Public calls for price cap on resold tickets, cracking down on bots

WATCH: The NDP government is promising it will get easier for British Columbians to catch their favourite bands, but as Richard Zussman reports some don't believe the measures go far enough.

The B.C. government is looking at capping the price of resold event tickets and cracking down on ticket purchasing bots following an extensive public consultation into the ticket selling industry.

Those are two of the most popular ideas the provincial government heard from the public and are now part of the report Ticket Buying in British Columbia, released on Monday.

There is near unanimous support to crack down on bots, with 97 per cent of respondents supporting the idea.


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“If tickets were purchased using bots, participants strongly supported their cancellation,” reads the report. “There is a moderate support for the prosecution of individuals or organizations using bots to purchase tickets (51 per cent).”

Capping prices was the second most popular course of action from the public with 83 per cent siding with putting a top-end price on tickets. The most popular option was to make the cap 25 per cent above the ticketed price.

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“Those under age 45 were more likely than their older counterparts to support a prohibition on resale mark-ups,” reads the report.

But there are concerns about how price capping would work. Manitoba is the only province that currently has a price cap. Alberta and Quebec didn’t proceed with a price cap in their recent changes. The new government in Ontario is delaying the implementation of a price cap in Ontario and could scrap it as part of the province’s legislation.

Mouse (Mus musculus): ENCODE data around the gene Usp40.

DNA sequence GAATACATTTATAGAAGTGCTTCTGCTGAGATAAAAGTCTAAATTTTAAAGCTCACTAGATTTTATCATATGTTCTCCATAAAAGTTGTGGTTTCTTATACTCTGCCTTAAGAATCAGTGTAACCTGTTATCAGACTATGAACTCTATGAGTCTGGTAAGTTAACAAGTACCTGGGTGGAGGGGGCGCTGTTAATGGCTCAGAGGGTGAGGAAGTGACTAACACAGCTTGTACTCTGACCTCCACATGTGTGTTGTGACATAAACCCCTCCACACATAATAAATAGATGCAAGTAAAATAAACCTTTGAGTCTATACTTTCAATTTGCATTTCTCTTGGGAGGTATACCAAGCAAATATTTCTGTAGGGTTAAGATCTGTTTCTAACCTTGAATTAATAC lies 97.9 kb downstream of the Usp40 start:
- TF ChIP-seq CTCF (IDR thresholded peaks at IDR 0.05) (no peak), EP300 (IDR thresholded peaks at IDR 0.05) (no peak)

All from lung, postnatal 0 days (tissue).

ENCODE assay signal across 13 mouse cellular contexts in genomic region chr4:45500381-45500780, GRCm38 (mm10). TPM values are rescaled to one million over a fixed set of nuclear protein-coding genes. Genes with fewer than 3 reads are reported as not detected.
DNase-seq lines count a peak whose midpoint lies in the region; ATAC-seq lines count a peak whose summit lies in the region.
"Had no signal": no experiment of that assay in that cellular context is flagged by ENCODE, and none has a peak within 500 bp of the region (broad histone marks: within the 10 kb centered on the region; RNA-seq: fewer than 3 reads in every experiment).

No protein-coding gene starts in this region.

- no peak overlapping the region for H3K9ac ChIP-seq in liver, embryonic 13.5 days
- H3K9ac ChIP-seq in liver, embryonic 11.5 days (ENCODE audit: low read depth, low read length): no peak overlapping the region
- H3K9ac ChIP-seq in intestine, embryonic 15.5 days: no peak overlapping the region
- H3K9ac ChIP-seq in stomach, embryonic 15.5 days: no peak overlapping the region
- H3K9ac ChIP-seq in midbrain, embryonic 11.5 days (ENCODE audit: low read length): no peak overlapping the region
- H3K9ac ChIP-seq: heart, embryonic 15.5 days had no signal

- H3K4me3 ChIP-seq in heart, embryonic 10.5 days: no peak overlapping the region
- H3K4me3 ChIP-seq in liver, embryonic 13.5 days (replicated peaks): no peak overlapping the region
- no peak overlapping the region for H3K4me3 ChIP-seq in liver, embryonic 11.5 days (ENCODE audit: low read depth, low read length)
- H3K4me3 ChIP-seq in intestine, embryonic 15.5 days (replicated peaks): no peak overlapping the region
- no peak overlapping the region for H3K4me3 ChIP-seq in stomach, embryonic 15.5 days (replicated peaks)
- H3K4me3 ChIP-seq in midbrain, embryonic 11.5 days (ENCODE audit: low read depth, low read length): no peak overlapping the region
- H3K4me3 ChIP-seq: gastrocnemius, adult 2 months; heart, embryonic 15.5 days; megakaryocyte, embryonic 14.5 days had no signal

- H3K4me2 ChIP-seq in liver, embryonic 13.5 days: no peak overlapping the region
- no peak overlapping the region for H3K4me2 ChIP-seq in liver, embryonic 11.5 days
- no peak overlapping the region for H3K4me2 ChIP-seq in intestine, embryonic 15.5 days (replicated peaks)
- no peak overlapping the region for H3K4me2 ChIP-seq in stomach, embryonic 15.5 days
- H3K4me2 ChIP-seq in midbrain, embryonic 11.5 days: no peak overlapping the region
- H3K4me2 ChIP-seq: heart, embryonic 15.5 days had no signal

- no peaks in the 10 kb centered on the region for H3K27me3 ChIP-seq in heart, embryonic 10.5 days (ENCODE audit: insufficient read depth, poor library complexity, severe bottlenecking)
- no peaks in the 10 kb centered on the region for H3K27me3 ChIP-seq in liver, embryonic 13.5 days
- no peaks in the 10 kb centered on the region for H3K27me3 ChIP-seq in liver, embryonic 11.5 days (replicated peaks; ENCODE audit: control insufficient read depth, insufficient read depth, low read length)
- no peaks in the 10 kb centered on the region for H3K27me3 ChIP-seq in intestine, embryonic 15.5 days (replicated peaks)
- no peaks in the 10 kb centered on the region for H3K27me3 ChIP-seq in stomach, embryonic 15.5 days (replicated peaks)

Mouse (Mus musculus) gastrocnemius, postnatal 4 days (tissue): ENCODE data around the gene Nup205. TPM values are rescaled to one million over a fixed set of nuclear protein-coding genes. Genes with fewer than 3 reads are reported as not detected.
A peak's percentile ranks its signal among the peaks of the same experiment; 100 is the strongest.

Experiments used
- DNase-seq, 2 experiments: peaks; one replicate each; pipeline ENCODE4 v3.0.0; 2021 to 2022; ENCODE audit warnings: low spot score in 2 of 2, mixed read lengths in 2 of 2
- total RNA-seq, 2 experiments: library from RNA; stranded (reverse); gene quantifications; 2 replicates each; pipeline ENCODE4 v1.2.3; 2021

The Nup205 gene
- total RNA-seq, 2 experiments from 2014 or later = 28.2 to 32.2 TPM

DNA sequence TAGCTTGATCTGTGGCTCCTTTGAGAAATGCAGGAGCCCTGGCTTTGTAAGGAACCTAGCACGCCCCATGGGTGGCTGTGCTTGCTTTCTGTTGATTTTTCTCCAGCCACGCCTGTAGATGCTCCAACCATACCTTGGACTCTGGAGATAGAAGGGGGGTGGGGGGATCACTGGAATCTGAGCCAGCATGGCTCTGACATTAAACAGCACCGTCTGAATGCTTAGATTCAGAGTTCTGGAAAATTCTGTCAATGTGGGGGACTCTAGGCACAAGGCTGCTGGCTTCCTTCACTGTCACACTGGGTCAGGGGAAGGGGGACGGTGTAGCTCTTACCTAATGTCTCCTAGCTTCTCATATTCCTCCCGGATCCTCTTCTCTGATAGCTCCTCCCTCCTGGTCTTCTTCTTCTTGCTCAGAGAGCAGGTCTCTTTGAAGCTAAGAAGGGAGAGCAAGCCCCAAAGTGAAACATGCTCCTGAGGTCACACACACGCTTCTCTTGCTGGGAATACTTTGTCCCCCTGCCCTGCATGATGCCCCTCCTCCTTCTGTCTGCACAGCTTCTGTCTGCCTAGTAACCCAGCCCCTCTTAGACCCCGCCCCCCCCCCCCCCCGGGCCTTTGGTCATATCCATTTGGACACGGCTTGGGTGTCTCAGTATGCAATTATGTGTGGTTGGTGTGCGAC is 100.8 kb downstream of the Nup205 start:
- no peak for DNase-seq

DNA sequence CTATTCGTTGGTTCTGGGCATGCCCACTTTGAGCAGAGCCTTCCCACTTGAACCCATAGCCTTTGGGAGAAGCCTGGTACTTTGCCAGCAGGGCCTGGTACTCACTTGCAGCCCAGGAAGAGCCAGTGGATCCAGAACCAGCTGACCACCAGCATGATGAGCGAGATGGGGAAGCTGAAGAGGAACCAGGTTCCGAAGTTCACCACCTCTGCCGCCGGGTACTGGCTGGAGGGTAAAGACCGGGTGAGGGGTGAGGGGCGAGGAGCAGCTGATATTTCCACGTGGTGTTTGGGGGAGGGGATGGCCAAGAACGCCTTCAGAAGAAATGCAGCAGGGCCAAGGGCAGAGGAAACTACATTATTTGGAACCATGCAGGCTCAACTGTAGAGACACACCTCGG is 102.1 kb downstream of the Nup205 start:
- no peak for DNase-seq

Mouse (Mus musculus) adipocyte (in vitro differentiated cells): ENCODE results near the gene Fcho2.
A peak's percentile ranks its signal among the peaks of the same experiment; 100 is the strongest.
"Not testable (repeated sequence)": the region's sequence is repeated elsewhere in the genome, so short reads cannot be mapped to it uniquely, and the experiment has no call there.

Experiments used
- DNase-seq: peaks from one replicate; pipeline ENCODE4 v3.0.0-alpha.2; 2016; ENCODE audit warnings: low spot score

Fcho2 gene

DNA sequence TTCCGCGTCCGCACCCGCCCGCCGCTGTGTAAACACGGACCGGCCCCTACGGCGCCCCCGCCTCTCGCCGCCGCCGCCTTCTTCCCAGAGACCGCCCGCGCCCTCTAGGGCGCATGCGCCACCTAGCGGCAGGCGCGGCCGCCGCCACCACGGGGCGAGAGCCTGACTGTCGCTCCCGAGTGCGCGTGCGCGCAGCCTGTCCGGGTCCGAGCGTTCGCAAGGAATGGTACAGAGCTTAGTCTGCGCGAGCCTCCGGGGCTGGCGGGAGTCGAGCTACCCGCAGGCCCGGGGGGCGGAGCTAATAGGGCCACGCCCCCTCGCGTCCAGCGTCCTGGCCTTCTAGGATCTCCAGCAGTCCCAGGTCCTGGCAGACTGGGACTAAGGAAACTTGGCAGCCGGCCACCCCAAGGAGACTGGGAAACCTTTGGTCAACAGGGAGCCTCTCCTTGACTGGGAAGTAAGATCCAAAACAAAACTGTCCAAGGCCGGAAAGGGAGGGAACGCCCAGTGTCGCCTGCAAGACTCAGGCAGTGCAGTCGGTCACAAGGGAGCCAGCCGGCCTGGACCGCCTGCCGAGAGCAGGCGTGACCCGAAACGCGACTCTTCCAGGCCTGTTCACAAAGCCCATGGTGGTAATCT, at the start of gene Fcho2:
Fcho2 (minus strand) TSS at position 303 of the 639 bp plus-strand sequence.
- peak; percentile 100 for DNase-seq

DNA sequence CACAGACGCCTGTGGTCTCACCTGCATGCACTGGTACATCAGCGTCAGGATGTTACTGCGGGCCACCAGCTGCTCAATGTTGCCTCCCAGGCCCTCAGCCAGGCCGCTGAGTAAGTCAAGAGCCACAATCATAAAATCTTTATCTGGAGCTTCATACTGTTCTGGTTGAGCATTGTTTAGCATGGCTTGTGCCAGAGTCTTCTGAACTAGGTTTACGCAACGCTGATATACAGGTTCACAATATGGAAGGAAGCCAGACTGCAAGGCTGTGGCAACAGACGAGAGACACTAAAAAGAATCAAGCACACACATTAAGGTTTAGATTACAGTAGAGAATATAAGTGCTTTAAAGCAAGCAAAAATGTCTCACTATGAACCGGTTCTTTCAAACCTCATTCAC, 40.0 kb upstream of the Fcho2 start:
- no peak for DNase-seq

One of the challenges with cracking down on setting a cap price is that some primary sellers, like the Vancouver Canucks, have dynamic pricing. That means ticket prices could change, based on demand, right up until puck drops.


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“You can’t cap resale tickets because there are two different markets. There is the primary selling that has dynamic pricing that can put whatever price they want based on what the market will bear, and then there is the ticket re-seller who have taken tickets from clients and are reselling them based on what the market will bear,” said Kingsley Bailey, owner of vancouverticket.com. “You are penalizing the reseller from getting what the market will bear, but the primary you are allowing them to basically enforce their control.”

The province will not use the public consultation to prepare legislation. The B.C. government is also considering banning ticket sales on the secondary market before they are available to the public, requiring ticket sellers to provide certain information to the public and requiring secondary sellers to provide refunds in certain situations.

What We Heard Report – Ticket Buying and Selling – Ministry of Public Safety and Solicitor General by Richard Zussman on Scribd

© 2018 Global News, a division of Corus Entertainment Inc.

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